Reproductive and maternal health
A focus on reproductive, maternal and child health directly benefits the mother and her newborn child, but it also strengthens families and communities. Family planning allows women to space their pregnancies, and can delay pregnancy in younger women, who often face an increased risk of complications. Despite the increase in contraceptive use over the past thirty years, many women in all regions still do not have access to modern contraceptive methods. Besides increasing access to contraceptives, ensuring safe pregnancies and childbirth is critical, as maternal deaths are the second biggest killer of women of reproductive age. Almost all (94%) of the approximate 287,000 maternal deaths every year occur in low- and middle-income countries (WHO, 2020).
As part of our commitment to improving maternal and child health, IDA is committed to supplying commodities identified as having the potential to save women and children’s lives. Many of these products have been in IDA’s range for years, and it is critical that these high-impact commodities continue to receive extra attention. Since 2021, IDA supplies multiple micronutrient supplements (MMS) from Kirk Humanitarian. MMS are the current standard for pregnant women in high-income countries, and contain fifteen vitamins and minerals, including iron-folic acid, that support good health for the mothers, improved birth outcomes and better cognitive development and physical growth of unborn children. Find more information on MMS in our MMS fact sheet. In addition to this, IDA offers hormonal contraceptives, intrauterine devices (IUDs), female and male condoms, iron-folic acid, Clean Delivery Kits, Diarrhoea Kits and child nutrition products.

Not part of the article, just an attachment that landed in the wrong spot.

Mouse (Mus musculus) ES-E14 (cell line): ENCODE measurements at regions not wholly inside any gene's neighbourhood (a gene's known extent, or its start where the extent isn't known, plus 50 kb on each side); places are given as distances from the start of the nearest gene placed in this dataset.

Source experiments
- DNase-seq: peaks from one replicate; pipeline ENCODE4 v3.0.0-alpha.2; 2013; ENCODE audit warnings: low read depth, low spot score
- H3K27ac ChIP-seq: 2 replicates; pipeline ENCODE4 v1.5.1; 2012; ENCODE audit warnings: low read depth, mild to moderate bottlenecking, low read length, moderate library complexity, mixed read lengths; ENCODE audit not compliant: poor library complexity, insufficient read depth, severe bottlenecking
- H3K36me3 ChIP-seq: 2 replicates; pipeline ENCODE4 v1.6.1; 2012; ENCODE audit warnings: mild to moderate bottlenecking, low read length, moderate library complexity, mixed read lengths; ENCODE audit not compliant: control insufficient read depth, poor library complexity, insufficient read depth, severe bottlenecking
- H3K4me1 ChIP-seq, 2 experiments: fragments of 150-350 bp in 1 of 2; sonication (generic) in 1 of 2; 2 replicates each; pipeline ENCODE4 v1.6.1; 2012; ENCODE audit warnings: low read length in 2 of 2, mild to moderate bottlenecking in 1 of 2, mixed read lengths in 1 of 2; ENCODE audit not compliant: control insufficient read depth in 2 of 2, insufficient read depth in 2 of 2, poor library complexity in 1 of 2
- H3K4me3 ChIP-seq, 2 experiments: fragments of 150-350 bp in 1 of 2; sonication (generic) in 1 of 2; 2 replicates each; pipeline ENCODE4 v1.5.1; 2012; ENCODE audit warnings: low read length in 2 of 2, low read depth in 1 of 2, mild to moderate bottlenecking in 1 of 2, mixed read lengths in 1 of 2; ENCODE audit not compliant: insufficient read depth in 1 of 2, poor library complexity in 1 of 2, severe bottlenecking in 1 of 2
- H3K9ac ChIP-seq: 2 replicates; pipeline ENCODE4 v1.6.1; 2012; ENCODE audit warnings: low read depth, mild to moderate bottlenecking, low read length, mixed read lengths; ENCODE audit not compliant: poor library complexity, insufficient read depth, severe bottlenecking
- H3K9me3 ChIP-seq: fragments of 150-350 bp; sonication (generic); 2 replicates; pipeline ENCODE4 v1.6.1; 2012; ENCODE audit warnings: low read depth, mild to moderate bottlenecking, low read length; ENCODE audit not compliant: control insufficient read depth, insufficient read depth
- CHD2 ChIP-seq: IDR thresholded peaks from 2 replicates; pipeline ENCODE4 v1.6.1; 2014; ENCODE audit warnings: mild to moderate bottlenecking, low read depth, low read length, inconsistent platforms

IDA Foundation has been delivering critical supplies of reproductive, maternal, and child health products to low- and middle-income countries around the world, and fortunately we are seeing progress. Since 2000, child deaths have reduced by nearly 50%, and from 2000 to 2017, the maternal mortality ratio has declined by 38%. These changes are mostly due to improved access to affordable, quality health services and medical care (UNICEF, 2019).